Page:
New sectors under Govt pension plan
Following its inclusive and aam aadmi political mandate, the first budget of the UPA-II government on July 6 is likely to bring old-age security closer to 393 million workers in the unorganised sector by making the new pension system (NPS) more affordable, report Gautam Chikermane and Sandeep Singh.business Updated: Jun 19, 2009 02:23 IST
Following its inclusive and aam aadmi political mandate, the first budget of the UPA-II government on July 6 is likely to bring old-age security closer to 393 million workers in the unorganised sector by making the new pension system (NPS) more affordable.
These workers as well as professionals such as doctors and lawyers could see the government take the tab on all administrative costs of the NPS, a pension system
under which subscribers can save, accumulate and ‘grow’ money to fund their retirement.
The government is considering two options, a senior government official told Hindustan Times on the condition of anonymity.
One, bearing the NPS’s administrative costs for the first three years.
And two, waiting for a certain minimum number of subscribers, say the first 1-2 million.
“This will cost Rs 50-100 crore to the exchequer and needs to be looked at as the cost of underwriting social security,” the official said.
While new schemes in Budget 2009-10 are being discouraged, pensions become part of providing old-age security, “and need to be treated like providing food security”, the official said.
A subscriber to the NPS pays Rs 470 per annum as administrative costs. At an annual contribution of Rs 6,000, for, say, a construction worker, it makes up 7.8 per cent of the cost. But since this is a fixed cost, for a better-off professional such as a doctor or a shopkeeper investing Rs 1 lakh, the cost falls to 0.5 per cent.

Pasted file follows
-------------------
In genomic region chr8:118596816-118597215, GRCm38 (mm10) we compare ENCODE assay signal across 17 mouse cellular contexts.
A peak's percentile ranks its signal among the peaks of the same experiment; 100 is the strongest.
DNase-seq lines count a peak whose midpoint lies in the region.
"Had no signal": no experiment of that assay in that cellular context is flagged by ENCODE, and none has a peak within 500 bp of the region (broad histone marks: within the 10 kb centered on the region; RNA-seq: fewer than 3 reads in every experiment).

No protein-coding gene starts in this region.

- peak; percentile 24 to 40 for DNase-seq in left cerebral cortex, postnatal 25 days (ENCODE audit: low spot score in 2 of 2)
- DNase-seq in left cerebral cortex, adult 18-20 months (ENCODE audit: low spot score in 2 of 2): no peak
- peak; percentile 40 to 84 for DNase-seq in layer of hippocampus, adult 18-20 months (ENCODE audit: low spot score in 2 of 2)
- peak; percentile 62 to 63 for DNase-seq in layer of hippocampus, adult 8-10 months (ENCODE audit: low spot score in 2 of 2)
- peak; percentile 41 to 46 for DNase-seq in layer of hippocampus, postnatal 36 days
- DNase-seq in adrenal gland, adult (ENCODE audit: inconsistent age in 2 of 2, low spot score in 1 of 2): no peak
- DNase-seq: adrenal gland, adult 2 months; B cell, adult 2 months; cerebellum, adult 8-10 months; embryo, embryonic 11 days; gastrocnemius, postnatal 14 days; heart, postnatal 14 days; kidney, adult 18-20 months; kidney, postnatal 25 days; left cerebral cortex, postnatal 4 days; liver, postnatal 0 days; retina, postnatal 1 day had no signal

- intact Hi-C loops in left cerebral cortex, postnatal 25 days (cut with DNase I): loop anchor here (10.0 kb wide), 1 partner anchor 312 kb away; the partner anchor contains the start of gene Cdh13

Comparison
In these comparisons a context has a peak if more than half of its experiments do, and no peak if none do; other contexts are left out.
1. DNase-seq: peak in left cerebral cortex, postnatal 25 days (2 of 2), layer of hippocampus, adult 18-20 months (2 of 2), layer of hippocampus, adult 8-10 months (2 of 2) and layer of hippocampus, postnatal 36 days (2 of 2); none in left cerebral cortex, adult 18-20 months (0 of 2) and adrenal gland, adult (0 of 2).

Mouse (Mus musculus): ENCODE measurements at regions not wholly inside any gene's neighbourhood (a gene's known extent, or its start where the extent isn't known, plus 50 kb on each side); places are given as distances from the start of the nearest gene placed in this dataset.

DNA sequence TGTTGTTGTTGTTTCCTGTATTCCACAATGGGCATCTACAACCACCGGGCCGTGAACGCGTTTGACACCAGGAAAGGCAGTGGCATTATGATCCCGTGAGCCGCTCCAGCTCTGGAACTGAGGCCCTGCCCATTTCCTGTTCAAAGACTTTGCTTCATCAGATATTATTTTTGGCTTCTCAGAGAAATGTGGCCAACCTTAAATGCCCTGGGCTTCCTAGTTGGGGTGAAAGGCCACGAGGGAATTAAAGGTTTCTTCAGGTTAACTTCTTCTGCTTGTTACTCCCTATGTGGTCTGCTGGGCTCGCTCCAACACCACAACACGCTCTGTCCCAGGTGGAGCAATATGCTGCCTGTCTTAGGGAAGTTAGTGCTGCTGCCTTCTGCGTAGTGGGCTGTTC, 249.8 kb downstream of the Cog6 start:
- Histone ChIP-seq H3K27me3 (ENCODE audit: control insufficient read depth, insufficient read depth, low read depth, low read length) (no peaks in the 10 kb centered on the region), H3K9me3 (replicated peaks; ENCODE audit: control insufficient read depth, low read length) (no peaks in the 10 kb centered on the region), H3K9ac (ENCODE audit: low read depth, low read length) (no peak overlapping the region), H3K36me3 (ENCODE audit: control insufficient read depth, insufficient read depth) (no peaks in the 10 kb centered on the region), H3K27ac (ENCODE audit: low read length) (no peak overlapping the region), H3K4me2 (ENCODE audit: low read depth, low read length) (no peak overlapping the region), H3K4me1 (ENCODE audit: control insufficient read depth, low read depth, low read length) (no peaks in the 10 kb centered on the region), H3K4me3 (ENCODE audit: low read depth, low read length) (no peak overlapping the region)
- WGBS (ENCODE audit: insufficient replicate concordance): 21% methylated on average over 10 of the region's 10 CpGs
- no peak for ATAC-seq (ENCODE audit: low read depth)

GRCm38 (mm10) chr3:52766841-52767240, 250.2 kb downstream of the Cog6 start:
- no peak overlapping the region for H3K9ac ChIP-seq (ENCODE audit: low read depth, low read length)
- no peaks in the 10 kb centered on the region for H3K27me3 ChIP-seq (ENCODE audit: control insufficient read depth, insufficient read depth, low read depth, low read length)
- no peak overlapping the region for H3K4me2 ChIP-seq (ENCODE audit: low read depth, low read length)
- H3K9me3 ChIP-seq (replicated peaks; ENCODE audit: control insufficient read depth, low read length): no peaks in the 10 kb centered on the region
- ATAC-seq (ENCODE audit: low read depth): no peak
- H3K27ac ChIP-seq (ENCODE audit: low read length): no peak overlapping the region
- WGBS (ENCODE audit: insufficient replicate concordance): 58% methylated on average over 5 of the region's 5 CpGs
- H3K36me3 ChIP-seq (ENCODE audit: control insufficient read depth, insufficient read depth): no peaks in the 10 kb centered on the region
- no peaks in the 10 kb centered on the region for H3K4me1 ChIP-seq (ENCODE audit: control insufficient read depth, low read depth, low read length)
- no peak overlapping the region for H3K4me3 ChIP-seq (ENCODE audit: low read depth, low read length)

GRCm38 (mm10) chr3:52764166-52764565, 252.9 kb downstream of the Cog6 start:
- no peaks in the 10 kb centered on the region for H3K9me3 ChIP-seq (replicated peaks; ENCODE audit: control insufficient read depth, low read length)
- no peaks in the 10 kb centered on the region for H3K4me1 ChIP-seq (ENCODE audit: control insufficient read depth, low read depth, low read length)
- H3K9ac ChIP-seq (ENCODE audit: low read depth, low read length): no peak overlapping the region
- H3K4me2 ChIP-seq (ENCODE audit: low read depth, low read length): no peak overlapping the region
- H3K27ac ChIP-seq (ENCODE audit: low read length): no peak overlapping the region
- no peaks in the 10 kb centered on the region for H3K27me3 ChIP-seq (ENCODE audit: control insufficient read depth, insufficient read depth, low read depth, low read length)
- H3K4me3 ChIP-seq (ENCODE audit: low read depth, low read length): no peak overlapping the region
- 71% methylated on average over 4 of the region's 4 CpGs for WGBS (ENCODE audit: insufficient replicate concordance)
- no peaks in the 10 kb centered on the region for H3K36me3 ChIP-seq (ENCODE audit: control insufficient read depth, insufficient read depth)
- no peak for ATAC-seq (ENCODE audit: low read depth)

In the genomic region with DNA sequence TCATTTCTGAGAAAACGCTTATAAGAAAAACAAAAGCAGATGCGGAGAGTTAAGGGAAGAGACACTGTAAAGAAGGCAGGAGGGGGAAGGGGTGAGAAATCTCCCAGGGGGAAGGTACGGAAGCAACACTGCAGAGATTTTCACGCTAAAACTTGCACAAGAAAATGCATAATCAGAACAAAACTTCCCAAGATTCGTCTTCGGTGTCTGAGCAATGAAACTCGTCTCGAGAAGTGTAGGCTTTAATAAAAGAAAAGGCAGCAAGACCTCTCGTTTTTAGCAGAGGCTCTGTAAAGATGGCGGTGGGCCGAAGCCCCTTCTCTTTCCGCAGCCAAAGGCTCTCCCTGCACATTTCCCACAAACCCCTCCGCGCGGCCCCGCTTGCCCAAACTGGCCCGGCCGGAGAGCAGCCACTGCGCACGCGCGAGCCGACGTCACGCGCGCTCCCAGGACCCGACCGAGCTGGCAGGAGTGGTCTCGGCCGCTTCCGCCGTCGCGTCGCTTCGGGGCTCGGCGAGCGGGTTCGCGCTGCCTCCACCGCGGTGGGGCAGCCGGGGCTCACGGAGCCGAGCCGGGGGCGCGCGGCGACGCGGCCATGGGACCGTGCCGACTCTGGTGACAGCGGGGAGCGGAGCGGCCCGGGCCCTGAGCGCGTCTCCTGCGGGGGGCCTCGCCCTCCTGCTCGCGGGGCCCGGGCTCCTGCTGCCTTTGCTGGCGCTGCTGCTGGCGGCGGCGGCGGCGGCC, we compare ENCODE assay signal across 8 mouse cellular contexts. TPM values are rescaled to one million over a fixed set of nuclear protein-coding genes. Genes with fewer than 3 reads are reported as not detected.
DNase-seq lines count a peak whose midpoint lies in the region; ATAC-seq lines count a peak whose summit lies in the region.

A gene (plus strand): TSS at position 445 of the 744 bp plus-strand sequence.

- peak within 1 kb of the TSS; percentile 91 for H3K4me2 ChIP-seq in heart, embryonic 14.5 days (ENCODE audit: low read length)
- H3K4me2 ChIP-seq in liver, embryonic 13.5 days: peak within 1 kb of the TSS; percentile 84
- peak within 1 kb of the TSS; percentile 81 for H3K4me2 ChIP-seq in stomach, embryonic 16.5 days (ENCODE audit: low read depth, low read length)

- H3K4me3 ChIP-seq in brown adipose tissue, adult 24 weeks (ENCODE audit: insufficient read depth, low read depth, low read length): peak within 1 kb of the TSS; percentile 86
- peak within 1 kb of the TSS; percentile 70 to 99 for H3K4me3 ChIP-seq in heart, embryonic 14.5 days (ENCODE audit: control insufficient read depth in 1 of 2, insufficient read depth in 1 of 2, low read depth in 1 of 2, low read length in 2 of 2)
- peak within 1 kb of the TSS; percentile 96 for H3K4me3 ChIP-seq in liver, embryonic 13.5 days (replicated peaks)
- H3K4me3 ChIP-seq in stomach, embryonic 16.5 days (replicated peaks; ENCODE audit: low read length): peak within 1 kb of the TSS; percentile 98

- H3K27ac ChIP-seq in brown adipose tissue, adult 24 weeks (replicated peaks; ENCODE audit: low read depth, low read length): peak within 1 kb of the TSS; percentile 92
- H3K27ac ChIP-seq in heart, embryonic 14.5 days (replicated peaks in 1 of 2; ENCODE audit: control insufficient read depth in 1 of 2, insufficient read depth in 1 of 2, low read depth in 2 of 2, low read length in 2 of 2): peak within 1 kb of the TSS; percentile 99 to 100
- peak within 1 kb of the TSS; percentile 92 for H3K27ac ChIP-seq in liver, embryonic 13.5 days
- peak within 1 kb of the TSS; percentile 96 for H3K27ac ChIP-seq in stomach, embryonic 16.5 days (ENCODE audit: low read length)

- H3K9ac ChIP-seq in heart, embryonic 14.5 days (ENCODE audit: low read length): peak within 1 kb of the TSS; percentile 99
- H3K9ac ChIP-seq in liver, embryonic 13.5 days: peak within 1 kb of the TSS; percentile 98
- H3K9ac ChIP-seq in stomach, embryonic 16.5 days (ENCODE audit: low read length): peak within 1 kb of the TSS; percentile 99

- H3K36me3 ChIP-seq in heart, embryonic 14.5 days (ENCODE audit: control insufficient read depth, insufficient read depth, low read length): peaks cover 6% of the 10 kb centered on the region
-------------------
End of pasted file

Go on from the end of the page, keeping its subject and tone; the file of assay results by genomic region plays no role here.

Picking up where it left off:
The government already contributes 1.16 per cent of the salary of the 35.7 million subscribers of the Employees’ Pension Scheme in the organised sector, and bears the administrative costs for the 5 lakh government servants under the NPS.
“It could not be the government’s intention to give this contribution only to those who are working in the organised sector,” said D. Swarup, chairman, Pension Fund Regulatory and Development Authority. “I’ve written to the government to give a co-contribution in respect of the unorganised sector through the NPS.”
According to the head of one the six pension fund managers authorised to manage pension money, “There is a strong case for the government to support the NPS by taking on the administrative costs.”